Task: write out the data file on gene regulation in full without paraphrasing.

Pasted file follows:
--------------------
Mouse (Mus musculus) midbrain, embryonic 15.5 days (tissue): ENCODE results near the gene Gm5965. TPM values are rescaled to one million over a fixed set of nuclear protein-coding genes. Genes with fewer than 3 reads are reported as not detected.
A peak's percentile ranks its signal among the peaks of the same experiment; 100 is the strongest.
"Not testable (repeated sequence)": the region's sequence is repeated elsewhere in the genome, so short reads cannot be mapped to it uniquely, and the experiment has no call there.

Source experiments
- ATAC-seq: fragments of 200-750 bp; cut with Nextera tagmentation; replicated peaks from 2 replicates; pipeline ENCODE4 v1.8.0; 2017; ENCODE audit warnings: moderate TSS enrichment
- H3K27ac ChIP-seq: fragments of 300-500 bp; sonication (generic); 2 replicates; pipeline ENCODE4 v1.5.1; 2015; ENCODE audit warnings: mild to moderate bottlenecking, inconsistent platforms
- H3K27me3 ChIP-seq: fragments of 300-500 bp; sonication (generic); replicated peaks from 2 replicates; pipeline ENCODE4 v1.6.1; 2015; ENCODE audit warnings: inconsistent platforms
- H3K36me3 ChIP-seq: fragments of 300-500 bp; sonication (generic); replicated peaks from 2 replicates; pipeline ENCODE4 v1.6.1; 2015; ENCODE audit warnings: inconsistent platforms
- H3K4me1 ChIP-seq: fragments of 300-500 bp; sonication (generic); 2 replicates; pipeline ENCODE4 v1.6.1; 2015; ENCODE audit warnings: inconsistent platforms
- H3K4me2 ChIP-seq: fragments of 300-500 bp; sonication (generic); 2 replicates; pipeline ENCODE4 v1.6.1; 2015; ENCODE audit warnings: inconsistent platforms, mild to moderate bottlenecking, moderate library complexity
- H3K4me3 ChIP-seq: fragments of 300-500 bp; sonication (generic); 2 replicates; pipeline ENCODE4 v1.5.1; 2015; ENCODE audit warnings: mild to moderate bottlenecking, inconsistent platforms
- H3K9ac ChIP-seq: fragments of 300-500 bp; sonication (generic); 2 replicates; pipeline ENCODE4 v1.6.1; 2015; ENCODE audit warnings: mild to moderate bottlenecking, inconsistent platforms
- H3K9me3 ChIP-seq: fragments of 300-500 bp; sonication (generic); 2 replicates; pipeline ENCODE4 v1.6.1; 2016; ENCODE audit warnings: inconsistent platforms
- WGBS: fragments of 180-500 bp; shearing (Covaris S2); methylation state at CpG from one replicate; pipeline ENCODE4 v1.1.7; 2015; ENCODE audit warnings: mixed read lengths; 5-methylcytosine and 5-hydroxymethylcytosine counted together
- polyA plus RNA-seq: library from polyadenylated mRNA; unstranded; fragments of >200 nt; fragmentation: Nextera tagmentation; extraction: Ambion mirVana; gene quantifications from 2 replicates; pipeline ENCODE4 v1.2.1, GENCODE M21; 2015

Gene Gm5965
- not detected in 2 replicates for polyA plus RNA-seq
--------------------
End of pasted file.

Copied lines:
Mouse (Mus musculus) midbrain, embryonic 15.5 days (tissue): ENCODE results near the gene Gm5965. TPM values are rescaled to one million over a fixed set of nuclear protein-coding genes. Genes with fewer than 3 reads are reported as not detected.
A peak's percentile ranks its signal among the peaks of the same experiment; 100 is the strongest.
"Not testable (repeated sequence)": the region's sequence is repeated elsewhere in the genome, so short reads cannot be mapped to it uniquely, and the experiment has no call there.

Source experiments
- ATAC-seq: fragments of 200-750 bp; cut with Nextera tagmentation; replicated peaks from 2 replicates; pipeline ENCODE4 v1.8.0; 2017; ENCODE audit warnings: moderate TSS enrichment
- H3K27ac ChIP-seq: fragments of 300-500 bp; sonication (generic); 2 replicates; pipeline ENCODE4 v1.5.1; 2015; ENCODE audit warnings: mild to moderate bottlenecking, inconsistent platforms
- H3K27me3 ChIP-seq: fragments of 300-500 bp; sonication (generic); replicated peaks from 2 replicates; pipeline ENCODE4 v1.6.1; 2015; ENCODE audit warnings: inconsistent platforms
- H3K36me3 ChIP-seq: fragments of 300-500 bp; sonication (generic); replicated peaks from 2 replicates; pipeline ENCODE4 v1.6.1; 2015; ENCODE audit warnings: inconsistent platforms
- H3K4me1 ChIP-seq: fragments of 300-500 bp; sonication (generic); 2 replicates; pipeline ENCODE4 v1.6.1; 2015; ENCODE audit warnings: inconsistent platforms
- H3K4me2 ChIP-seq: fragments of 300-500 bp; sonication (generic); 2 replicates; pipeline ENCODE4 v1.6.1; 2015; ENCODE audit warnings: inconsistent platforms, mild to moderate bottlenecking, moderate library complexity
- H3K4me3 ChIP-seq: fragments of 300-500 bp; sonication (generic); 2 replicates; pipeline ENCODE4 v1.5.1; 2015; ENCODE audit warnings: mild to moderate bottlenecking, inconsistent platforms
- H3K9ac ChIP-seq: fragments of 300-500 bp; sonication (generic); 2 replicates; pipeline ENCODE4 v1.6.1; 2015; ENCODE audit warnings: mild to moderate bottlenecking, inconsistent platforms
- H3K9me3 ChIP-seq: fragments of 300-500 bp; sonication (generic); 2 replicates; pipeline ENCODE4 v1.6.1; 2016; ENCODE audit warnings: inconsistent platforms
- WGBS: fragments of 180-500 bp; shearing (Covaris S2); methylation state at CpG from one replicate; pipeline ENCODE4 v1.1.7; 2015; ENCODE audit warnings: mixed read lengths; 5-methylcytosine and 5-hydroxymethylcytosine counted together
- polyA plus RNA-seq: library from polyadenylated mRNA; unstranded; fragments of >200 nt; fragmentation: Nextera tagmentation; extraction: Ambion mirVana; gene quantifications from 2 replicates; pipeline ENCODE4 v1.2.1, GENCODE M21; 2015

Gene Gm5965
- not detected in 2 replicates for polyA plus RNA-seq